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Canberra Today 8°/14° | Tuesday, April 23, 2024 | Digital Edition | Crossword & Sudoku

Exhibition with an eye to the old power house

Rosalind Lemoh, Blue Tearsaw

Craft / Told. Retold. Untold, Rosalind Lemoh. At Canberra Glassworks, April 28. Reviewed by MEREDITH HINCHLIFFE.

Rosalind Lemoh makes sculpture and object-based works, and is especially skilled in casting new forms in concrete, bronze and aluminium and now, glass.

She has explored with great care and a very special eye the interior and exterior of the now Canberra Glassworks. As most will know, this outstanding organisation is located in the old Kingston Power House, which generated all the power for Canberra for many years.

The Power House is full of stories – told and untold – and with the careful repurposing of the building, much of the original fabric of the building is still visible, even if visitors are not allowed to view everything.

Lemoh is showing her interpretation of some of the stories, while employing word-play, particularly the word “power”. As often is the case with word-play, the works are enigmatic.

For the work Blue Tearsaw she called on a collection of geological core samples from the ANU and draped them in blue glass. The work refers to the few Australian female composers and artists.

Rosalind Lemoh’s I Drew a Line Like Lightning, 2024

For me, the outstanding work in the exhibition is I Drew a Line Like Lightning. Seemingly such a simple work, with a diagonal neon light resting on a piece of steel into which a rectangular piece of concrete has been cast, next to a bright Fluro pink perspex construction, it stands at the end of the main gallery. It draws together many of the ideas the artist had for this exhibition, that we are told about in the catalogue.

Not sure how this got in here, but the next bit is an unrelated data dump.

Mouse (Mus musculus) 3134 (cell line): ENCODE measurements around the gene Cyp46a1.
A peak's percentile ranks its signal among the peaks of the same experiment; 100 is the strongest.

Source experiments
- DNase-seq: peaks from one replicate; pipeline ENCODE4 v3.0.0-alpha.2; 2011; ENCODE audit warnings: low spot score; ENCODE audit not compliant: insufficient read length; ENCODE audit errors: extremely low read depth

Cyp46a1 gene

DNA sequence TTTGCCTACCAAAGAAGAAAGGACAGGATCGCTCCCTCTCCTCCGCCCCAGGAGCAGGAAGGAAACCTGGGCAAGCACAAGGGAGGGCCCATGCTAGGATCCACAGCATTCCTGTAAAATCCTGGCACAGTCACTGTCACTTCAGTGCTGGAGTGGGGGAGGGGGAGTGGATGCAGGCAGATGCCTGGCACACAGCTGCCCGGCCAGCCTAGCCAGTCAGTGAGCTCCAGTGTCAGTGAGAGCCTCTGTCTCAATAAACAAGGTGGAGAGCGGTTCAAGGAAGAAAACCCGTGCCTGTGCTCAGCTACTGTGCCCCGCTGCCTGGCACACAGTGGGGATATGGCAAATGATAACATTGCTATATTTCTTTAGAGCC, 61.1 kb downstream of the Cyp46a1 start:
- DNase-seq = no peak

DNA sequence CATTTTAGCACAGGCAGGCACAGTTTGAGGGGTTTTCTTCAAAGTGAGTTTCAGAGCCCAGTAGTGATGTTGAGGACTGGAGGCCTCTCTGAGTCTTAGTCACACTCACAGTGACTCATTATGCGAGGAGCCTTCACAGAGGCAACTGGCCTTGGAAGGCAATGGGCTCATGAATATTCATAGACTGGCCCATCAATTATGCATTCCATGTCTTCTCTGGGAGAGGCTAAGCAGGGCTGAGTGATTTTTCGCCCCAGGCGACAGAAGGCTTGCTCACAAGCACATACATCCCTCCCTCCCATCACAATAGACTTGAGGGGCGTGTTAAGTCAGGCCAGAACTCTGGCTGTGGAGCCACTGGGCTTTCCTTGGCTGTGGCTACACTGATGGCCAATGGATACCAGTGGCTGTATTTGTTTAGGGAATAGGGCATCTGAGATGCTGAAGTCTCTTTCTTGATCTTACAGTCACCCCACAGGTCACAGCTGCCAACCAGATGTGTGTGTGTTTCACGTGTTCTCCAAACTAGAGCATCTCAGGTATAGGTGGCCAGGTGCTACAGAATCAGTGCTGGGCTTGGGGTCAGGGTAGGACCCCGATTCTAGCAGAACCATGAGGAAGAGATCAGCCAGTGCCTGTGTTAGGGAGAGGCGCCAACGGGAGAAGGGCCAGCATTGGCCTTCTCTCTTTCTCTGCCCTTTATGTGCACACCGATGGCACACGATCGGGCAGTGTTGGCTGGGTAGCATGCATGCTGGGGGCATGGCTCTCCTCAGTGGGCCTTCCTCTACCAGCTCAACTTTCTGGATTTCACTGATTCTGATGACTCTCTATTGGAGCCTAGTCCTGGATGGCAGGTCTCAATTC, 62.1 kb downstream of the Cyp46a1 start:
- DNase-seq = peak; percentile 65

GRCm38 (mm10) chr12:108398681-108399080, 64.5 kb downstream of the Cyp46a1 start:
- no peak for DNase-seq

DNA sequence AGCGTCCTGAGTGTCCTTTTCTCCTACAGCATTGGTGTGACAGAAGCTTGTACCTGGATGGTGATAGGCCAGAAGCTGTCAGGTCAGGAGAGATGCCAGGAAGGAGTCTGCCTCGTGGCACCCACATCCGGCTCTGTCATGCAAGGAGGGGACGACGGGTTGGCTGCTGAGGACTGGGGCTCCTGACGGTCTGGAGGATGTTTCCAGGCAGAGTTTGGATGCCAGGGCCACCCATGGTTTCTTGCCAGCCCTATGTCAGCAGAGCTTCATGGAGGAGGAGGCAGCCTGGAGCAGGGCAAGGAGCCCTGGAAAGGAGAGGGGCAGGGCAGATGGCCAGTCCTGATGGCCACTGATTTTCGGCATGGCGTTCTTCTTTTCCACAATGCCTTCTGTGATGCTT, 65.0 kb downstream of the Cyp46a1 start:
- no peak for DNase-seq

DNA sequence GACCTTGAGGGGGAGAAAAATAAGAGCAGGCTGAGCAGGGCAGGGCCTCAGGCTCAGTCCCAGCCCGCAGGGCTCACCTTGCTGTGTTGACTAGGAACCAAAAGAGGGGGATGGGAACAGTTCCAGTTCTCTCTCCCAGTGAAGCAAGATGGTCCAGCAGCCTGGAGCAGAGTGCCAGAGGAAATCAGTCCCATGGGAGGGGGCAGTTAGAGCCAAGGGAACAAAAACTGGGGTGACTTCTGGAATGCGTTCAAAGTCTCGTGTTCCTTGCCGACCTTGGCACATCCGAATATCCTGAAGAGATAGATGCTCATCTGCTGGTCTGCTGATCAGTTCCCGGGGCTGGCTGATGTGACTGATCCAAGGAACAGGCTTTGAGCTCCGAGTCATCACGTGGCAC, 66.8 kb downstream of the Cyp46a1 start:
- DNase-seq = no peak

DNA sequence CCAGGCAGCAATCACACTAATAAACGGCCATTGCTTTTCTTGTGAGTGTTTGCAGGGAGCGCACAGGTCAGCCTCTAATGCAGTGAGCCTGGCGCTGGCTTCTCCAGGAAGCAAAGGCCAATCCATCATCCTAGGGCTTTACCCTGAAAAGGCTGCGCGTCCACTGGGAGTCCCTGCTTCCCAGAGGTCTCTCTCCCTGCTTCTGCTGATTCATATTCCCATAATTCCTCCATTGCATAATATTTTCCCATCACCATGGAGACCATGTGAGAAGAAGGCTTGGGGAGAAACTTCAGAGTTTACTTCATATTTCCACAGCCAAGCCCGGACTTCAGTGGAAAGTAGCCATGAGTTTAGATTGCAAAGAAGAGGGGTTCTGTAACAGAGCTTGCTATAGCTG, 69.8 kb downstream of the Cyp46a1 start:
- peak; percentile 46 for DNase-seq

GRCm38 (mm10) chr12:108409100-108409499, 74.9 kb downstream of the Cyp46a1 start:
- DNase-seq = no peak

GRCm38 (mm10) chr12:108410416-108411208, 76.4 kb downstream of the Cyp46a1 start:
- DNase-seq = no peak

Another enigmatic work is The Skin of the Moon Through a Blue Window. Lemoh cast a piece of rockmelon, the smooth surface of the flesh contrasting with the dimpled skin of the fruit. This sits on a piece of white concrete through which she has marbled black oxide. Above, pale blue glass forms a window of sorts. Perhaps the skin of a rockmelon was discovered in her exploration of the Power House.

In the Link Gallery, Lemoh has included a work combining cast bronze with blown glass – I Fell from Wax to Water and Hot to Cold. A cast bronze “handle” has a large droplet of glass falling – the one piece of recognisable blown glass.

As part of the discovery of the Power House, but also perhaps a found object from another old building, Lemoh is showing Scattered in Translation. A group of large, steel nails is heaped with a few cast glass nails on the floor of the Smokestack Gallery.

Lemoh’s sculpture is interesting and challenging. Maybe now she will include glass as one of the materials she regularly works in.

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Ian Meikle, editor

Helen Musa

Helen Musa

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